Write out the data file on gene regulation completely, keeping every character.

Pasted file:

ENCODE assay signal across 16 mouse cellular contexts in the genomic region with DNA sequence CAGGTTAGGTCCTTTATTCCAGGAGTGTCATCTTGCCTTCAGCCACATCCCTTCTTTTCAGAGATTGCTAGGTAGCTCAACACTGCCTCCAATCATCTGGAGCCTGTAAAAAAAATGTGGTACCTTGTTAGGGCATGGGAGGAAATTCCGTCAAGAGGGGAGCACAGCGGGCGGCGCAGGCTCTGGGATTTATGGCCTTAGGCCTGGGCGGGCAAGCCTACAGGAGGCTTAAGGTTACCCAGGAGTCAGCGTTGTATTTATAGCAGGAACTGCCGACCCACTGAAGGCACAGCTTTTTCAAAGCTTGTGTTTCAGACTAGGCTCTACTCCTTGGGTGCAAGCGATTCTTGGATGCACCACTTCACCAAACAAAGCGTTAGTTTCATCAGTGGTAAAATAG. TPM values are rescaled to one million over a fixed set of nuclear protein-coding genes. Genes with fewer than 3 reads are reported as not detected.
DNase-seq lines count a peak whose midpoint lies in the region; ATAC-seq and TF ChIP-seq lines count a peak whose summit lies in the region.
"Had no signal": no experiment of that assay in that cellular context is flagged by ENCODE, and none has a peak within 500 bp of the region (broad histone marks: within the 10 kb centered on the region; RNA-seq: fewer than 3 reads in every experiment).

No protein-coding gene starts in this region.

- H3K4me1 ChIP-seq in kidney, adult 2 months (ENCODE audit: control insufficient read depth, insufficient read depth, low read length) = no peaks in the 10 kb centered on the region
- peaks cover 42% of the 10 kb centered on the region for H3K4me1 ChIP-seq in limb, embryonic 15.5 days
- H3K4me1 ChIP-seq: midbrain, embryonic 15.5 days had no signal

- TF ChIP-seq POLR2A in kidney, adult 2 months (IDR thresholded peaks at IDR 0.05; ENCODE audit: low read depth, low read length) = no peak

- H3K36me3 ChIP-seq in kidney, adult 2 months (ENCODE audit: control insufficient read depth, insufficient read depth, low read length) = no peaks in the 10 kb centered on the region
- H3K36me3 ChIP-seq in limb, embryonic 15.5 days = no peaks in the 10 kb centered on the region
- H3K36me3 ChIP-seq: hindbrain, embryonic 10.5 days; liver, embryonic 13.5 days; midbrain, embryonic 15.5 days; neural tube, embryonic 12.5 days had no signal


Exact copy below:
ENCODE assay signal across 16 mouse cellular contexts in the genomic region with DNA sequence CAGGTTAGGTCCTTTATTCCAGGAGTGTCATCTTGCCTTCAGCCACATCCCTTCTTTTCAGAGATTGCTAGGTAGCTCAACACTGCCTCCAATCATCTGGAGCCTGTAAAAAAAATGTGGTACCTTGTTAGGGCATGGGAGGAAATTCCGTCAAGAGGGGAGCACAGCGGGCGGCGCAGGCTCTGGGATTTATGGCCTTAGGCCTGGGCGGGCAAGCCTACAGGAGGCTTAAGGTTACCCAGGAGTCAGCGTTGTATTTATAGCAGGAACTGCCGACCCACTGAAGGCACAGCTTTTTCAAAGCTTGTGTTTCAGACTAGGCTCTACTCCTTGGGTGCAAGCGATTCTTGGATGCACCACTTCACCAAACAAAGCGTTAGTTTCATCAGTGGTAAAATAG. TPM values are rescaled to one million over a fixed set of nuclear protein-coding genes. Genes with fewer than 3 reads are reported as not detected.
DNase-seq lines count a peak whose midpoint lies in the region; ATAC-seq and TF ChIP-seq lines count a peak whose summit lies in the region.
"Had no signal": no experiment of that assay in that cellular context is flagged by ENCODE, and none has a peak within 500 bp of the region (broad histone marks: within the 10 kb centered on the region; RNA-seq: fewer than 3 reads in every experiment).

No protein-coding gene starts in this region.

- H3K4me1 ChIP-seq in kidney, adult 2 months (ENCODE audit: control insufficient read depth, insufficient read depth, low read length) = no peaks in the 10 kb centered on the region
- peaks cover 42% of the 10 kb centered on the region for H3K4me1 ChIP-seq in limb, embryonic 15.5 days
- H3K4me1 ChIP-seq: midbrain, embryonic 15.5 days had no signal

- TF ChIP-seq POLR2A in kidney, adult 2 months (IDR thresholded peaks at IDR 0.05; ENCODE audit: low read depth, low read length) = no peak

- H3K36me3 ChIP-seq in kidney, adult 2 months (ENCODE audit: control insufficient read depth, insufficient read depth, low read length) = no peaks in the 10 kb centered on the region
- H3K36me3 ChIP-seq in limb, embryonic 15.5 days = no peaks in the 10 kb centered on the region
- H3K36me3 ChIP-seq: hindbrain, embryonic 10.5 days; liver, embryonic 13.5 days; midbrain, embryonic 15.5 days; neural tube, embryonic 12.5 days had no signal